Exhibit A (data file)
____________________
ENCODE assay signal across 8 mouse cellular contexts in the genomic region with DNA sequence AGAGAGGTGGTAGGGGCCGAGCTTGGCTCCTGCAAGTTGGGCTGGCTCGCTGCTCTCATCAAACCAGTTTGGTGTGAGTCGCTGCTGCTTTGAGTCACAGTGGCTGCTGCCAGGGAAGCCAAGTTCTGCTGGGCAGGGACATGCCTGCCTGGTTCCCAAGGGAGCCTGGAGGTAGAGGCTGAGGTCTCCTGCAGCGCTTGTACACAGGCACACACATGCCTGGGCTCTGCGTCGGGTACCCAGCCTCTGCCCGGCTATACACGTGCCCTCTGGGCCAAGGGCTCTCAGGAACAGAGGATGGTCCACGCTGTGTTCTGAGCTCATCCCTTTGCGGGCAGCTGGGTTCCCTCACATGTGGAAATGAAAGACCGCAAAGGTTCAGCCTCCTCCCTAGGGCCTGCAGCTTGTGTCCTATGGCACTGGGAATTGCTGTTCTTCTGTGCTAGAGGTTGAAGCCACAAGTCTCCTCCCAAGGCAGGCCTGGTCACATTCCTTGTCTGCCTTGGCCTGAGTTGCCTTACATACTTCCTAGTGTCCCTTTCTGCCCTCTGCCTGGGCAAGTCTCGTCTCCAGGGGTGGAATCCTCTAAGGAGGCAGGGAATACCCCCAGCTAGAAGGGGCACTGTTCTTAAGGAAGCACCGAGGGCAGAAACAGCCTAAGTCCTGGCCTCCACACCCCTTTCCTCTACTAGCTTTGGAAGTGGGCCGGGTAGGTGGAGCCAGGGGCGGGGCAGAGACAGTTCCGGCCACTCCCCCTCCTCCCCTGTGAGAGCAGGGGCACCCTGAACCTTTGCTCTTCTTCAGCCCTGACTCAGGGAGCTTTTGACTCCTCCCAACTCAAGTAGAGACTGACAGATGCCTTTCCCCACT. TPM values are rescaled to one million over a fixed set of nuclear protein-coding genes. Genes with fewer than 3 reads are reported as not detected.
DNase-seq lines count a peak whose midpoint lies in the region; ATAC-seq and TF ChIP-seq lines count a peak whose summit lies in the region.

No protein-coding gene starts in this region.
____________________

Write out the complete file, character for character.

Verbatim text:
ENCODE assay signal across 8 mouse cellular contexts in the genomic region with DNA sequence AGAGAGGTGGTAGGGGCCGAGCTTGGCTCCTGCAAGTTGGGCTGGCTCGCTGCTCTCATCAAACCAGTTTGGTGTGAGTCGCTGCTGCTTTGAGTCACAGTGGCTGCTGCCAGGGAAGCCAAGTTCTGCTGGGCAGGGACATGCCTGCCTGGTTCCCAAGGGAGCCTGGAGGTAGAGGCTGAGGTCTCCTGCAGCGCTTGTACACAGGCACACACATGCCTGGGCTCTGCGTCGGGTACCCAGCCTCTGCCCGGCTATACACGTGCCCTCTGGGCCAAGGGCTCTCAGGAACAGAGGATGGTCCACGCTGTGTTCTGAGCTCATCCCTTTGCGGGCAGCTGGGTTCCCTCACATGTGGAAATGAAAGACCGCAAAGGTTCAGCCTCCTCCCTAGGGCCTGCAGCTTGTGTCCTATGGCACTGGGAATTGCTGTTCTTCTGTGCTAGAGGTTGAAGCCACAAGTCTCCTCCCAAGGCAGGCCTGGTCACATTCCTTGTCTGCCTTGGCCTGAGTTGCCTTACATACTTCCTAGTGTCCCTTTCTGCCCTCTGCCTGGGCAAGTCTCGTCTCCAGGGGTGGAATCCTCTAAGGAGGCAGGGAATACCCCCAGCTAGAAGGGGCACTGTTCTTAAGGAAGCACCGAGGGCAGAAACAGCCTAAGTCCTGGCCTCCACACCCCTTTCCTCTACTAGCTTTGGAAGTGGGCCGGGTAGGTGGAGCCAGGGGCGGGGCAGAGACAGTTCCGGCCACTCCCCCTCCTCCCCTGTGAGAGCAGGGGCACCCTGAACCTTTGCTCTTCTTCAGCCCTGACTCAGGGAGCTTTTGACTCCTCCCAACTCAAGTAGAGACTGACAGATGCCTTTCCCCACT. TPM values are rescaled to one million over a fixed set of nuclear protein-coding genes. Genes with fewer than 3 reads are reported as not detected.
DNase-seq lines count a peak whose midpoint lies in the region; ATAC-seq and TF ChIP-seq lines count a peak whose summit lies in the region.

No protein-coding gene starts in this region.